This got me thinking of my sister’s death, which is a thought that’s never far away.  My therapist tried to help me see a sense of hope in her death.  She chose her time to go out, and she went out on a high note.  Those were my therapist’s words.  They only served to make *me* suicidal, though.  If suicide is about going out on a high note, why don’t we all do it?  Why don’t we all just choose our time?  Those were my thoughts from the therapist’s perspective.

The answer I discovered took me by surprise.  Suicide isn’t the  answer, even though it seems so right sometimes, because we can’t actually guess when our high note occurs.  My sister died four days after her twelfth birthday, four days after a celebration that was all about her.  I can’t help but wonder what she had ahead of her, though.  I’d like to think there would have been many more high notes.  Enough to keep her here, at least.

There is a certain beauty in death.  The kind of death that is a long, slow and peaceful decline toward our next journey.  I saw this last year when my best friend’s grandmother died.  The family gathered together to take the last steps of this life with the matriarch who linked them all.  It was so sad to watch her pass, but it was beautiful to see her family come together to support each other and share this pain.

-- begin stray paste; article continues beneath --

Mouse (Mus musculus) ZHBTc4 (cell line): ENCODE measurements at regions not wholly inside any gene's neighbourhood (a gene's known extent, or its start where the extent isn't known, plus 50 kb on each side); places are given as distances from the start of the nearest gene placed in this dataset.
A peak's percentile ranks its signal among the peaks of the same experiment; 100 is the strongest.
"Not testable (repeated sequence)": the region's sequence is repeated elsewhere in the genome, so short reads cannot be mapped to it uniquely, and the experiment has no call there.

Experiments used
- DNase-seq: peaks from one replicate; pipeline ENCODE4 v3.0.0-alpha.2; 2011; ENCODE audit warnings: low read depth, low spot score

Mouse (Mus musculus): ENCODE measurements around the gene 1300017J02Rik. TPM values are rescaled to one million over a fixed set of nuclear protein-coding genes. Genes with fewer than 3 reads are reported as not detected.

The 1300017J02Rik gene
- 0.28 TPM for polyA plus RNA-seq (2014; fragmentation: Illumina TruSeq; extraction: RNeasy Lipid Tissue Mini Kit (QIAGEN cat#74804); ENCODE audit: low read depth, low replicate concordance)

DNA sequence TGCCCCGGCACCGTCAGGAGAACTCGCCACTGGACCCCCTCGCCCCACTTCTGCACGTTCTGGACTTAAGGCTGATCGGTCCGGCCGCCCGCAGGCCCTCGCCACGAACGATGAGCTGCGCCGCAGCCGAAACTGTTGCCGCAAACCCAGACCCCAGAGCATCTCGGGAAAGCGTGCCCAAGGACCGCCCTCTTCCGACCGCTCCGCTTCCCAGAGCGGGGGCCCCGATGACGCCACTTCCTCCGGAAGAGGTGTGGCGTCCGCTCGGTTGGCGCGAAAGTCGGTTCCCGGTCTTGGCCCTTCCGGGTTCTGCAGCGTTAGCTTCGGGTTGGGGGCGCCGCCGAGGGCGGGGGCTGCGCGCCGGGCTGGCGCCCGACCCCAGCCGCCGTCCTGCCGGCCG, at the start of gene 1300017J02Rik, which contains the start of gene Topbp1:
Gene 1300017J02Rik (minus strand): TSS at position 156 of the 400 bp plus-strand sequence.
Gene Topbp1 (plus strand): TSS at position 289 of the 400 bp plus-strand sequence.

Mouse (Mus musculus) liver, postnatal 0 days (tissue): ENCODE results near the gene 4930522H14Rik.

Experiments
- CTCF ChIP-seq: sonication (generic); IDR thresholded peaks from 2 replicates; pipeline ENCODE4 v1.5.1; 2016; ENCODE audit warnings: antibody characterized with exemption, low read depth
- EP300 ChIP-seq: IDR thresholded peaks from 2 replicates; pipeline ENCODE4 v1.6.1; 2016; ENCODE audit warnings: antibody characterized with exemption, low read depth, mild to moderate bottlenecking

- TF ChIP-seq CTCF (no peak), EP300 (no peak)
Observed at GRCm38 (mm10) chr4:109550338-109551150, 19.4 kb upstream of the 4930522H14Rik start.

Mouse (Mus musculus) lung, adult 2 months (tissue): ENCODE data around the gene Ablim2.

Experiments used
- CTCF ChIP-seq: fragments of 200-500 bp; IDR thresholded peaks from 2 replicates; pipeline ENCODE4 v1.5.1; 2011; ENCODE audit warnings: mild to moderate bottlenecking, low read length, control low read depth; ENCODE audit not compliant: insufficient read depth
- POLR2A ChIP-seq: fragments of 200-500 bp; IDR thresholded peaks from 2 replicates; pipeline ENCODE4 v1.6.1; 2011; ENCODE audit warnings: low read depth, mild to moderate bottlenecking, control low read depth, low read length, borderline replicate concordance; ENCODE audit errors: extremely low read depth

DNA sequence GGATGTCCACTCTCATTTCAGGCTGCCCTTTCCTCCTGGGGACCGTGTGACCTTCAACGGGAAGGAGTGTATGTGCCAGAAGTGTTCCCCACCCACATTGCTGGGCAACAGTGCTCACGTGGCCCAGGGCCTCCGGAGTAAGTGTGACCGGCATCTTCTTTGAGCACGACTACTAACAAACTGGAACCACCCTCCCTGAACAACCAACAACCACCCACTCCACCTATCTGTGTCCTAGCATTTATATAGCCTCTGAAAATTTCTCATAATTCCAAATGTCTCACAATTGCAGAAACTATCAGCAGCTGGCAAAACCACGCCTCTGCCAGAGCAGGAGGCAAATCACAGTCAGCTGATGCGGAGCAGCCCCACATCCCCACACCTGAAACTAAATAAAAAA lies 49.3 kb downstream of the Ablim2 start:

There is no beauty in suicide.  There is violence and endless questions and years of longing.  I say this both as a survivor and someone who has attempted herself.  I can’t promise I’ll never be suicidal again, but I can promise that I’ll always look to my family-of-choice and all the high notes they bring to pull myself back out again.  The beauty of life is that, no matter how dark it gets sometimes, you never know when a high note is just around the corner.

Work

Like most adult humans, I have a job.  I’ve  had this job for almost ten years.  And I am burnt out.  My therapist pointed this out to me when I went to her with the problem of actually *doing* my job.  Getting through each shift is torturous.  The problem here is the job is perfect for me as a person with bipolar disorder.  And as a person who rarely likes to leave her house.  I telecommute.